He is not about red light enforcement! The people behind the camera don’t care whether I make it through the intersection safely, only that I don’t break the law. In fact, they exist to profit from my disobedience. Too many people struggling with sexual sin understand God’s presence to mean he’s looking over their shoulders with pad and pen in hand, compiling an endless list of black marks next to their names. At best, some are grateful that, because of Jesus, at least the marks will be erased on the last day. But they are missing the glorious wonder of God’s presence. He is seen as a threat rather than a “very present help in trouble” (Psalm 46:1, ESV).

This view could not be further from the truth. God is present with you because he cares. Consider Psalm 139: After describing how God knows every thought he’s ever had, knows every word before he speaks it, is monitoring literally every step he takes in his life—all of which tend to fill us with dread—David concludes, “Such knowledge is too wonderful for me; it is high; I cannot attain it” (v. 6). He is overcome by joy. God’s closeness reveals his desire for relationship. The depth of intimacy that already exists is what we are invited to embrace. And— gloriously!—when this is our understanding of God’s presence, it motivates obedience. We are compelled by the love of Christ. So, rather than shrinking back from God in shame, David (who was no stranger to sexual sin) ends the psalm asking God to open his eyes, “Search me, O God, and know my heart! Try me and know my thoughts! And see if there be any grievous way in me, and lead me in the way everlasting!” (v. 23-24). God is so close because he loves and cares for us. When we understand this, we can boldly ask him to enter in and open our eyes, because we know it is in love that he exposes our sin to draw us closer to himself.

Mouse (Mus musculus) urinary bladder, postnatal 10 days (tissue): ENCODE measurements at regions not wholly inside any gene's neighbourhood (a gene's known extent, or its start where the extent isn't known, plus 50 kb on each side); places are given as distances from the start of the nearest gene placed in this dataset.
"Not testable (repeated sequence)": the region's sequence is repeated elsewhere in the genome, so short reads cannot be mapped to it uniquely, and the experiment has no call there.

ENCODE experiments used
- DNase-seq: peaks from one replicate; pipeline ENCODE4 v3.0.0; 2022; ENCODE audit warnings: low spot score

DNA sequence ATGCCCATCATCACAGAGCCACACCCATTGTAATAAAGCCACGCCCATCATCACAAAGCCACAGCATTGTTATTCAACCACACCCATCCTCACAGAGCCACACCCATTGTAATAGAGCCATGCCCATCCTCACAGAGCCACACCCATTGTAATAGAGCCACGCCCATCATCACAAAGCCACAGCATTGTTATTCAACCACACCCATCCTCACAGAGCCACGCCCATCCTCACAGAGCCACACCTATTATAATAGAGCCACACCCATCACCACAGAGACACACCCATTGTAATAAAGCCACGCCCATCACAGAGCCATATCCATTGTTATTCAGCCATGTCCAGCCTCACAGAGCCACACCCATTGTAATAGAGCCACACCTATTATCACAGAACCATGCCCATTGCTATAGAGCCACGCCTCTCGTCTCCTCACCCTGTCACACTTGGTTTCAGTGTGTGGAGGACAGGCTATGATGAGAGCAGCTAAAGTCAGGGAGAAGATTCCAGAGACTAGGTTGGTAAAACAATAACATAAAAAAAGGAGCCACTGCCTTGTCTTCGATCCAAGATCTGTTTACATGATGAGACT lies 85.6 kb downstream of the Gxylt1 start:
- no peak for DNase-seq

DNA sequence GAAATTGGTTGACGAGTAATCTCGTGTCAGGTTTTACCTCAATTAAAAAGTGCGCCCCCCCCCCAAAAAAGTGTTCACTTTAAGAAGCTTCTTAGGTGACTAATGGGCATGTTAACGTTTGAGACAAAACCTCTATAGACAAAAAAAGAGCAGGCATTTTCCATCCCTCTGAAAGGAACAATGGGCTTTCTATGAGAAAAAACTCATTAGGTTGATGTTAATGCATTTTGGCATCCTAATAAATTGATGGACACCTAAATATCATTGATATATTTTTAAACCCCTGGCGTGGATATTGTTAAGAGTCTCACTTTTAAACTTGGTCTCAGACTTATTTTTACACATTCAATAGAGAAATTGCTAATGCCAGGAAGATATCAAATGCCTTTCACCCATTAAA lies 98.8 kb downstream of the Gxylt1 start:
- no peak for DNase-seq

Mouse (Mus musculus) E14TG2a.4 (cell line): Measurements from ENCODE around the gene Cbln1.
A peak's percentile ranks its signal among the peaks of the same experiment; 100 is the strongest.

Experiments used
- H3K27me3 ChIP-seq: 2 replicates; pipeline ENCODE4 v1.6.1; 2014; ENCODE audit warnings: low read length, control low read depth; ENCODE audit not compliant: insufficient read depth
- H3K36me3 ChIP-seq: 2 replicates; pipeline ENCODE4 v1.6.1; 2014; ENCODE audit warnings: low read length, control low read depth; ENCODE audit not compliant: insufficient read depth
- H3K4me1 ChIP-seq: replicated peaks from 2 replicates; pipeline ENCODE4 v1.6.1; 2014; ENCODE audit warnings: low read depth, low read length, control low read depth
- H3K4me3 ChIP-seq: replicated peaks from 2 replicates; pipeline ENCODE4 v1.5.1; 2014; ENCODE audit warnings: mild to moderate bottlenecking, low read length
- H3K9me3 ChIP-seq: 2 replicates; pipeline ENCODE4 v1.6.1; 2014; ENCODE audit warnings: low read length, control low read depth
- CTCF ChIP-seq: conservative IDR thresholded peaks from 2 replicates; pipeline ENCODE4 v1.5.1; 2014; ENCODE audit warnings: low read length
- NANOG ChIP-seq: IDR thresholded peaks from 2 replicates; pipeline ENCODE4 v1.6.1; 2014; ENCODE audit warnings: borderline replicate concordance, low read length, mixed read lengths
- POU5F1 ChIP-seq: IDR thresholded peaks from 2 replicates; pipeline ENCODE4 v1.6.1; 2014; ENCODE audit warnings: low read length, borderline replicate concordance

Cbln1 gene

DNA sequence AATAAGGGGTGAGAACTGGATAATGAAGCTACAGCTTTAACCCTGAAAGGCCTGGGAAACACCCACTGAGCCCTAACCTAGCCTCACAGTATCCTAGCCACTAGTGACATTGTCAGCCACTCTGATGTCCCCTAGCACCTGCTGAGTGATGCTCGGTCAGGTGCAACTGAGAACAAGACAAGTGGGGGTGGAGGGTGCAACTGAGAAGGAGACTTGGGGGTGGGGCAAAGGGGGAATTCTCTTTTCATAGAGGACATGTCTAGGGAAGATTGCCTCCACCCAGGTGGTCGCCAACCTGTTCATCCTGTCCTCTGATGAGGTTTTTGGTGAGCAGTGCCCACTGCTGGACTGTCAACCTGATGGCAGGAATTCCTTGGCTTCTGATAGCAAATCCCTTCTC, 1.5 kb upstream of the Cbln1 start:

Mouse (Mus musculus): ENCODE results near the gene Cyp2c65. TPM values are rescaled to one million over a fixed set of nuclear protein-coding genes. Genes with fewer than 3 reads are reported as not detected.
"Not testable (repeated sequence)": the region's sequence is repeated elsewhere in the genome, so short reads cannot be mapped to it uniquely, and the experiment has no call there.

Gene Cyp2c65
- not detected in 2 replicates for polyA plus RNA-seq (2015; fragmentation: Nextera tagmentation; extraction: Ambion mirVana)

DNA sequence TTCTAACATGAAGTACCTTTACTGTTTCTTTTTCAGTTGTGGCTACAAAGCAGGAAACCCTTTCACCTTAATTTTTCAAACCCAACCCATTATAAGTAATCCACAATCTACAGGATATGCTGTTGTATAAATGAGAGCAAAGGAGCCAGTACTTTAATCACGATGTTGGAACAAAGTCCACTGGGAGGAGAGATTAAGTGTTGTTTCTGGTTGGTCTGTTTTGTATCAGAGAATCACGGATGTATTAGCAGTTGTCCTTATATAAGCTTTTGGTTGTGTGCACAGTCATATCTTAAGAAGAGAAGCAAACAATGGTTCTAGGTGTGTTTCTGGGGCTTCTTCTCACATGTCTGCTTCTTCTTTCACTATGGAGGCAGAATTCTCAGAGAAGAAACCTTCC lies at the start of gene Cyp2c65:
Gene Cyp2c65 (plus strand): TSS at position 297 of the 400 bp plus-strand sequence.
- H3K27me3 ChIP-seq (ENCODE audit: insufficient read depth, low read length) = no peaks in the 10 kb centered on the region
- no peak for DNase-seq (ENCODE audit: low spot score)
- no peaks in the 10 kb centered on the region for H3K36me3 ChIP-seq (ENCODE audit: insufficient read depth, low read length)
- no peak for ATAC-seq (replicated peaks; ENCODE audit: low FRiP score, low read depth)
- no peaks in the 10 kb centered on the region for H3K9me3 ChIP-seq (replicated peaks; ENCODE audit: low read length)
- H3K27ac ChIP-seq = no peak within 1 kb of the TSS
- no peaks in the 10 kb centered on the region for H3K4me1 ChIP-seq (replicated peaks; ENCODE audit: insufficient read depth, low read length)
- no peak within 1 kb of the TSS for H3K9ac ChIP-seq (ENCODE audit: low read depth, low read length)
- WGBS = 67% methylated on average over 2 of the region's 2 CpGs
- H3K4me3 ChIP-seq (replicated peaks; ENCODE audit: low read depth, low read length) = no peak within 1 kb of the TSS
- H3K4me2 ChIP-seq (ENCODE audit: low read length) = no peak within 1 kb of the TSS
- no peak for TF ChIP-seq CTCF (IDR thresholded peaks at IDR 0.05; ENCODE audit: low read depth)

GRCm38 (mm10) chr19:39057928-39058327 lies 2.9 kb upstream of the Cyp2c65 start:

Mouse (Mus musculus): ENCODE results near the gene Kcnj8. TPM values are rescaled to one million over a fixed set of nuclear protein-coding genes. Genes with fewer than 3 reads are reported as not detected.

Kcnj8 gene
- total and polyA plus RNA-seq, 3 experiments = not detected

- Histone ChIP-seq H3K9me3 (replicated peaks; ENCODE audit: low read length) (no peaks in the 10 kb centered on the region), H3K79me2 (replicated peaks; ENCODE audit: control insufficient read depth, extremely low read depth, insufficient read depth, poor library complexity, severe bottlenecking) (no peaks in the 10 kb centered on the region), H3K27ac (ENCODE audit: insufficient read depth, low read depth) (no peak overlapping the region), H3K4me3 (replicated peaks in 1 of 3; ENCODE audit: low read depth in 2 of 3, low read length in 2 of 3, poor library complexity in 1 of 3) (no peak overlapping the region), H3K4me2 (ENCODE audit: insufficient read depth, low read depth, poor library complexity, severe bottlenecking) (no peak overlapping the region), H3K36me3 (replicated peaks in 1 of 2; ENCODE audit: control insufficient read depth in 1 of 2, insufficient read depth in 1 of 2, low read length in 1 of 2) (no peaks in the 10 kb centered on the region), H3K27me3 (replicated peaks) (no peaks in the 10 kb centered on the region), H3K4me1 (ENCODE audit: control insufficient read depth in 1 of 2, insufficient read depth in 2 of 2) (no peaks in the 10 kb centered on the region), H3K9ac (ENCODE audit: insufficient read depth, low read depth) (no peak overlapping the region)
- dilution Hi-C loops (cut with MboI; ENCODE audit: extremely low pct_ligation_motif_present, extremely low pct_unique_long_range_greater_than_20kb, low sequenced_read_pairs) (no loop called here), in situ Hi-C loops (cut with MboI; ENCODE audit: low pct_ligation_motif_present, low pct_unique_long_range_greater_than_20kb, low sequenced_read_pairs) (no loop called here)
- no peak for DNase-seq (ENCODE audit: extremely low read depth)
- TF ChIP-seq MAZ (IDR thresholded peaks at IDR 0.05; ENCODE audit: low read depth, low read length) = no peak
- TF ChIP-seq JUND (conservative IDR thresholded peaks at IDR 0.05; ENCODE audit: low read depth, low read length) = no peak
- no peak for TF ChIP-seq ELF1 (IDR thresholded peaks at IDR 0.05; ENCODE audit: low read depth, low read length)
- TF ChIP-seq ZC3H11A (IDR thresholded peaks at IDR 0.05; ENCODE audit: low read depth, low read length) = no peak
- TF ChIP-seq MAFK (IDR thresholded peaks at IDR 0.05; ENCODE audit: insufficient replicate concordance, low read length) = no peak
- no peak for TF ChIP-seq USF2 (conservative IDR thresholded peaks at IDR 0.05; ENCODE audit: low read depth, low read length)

I recently made one of my biggest parental blunders to date: showing my daughters a suspenseful film they just weren’t ready for. And I’ve paid the price: repeated cries of “Daaaaddy!” in the wee hours of the morning. (What was I thinking?!) On one of these occasions, I read to them from Psalm 121. The Hebrew word used six times in just eight verses describes God as a guardian, one who keeps close watch, protecting us from all harm. Two of the verses underscore this reality, promising that God “will neither slumber or sleep” (v. 3-4). My daughters can rest secure because God’s eyes are always on them. He is unsleeping, ever vigilant, covering them with his wings so they can sleep in peace.

It’s the same in our struggle with sexual sin. God is always watching because he loves you and promises “to keep you from stumbling and to present you blameless before the presence of his glory with great joy” (Jude 24). He is relentless in his pursuit of our hearts and commitment to conform us to the image of Jesus.

How has your view of God as a traffic cop impacted your relationship with him? What would change if you believed his presence is the result of his love and delight in you?

Updated 5.4.2017

You know, there’s a lot at stake as we live this one, short, earthly life. Speaking at 2012 The Gospel Coalition Women’s conference, John Piper shared thoughts from Isaiah 6. John spoke about the power of gazing upon the Lord, to know our glorious Jesus as the one who is exalted and holy, yet who has come near to us so that we can have a taste of his majesty. Too often, we have a view of God which is way, way too small! To miss him is to spend the fleeting life we have been given on what is fleeting and passing away.

Seventy-five years from now, none of us will regret the decisions we made which flowed from love for Jesus. If we have gotten a taste of the majesty of God, then we will delight to give glory to God in who we are and what we do. We will not regret the ‘inconvenient’ and painful obedience that faith demands; the courageous confrontation and turning away from our favorite idols; the letting go of even good gifts that may not be what God has for us; living in singleness, which leaves a dull and painful ache at times; being faithful to our spouse in a tough marriage; or persevering in love toward wayward and rebellious children.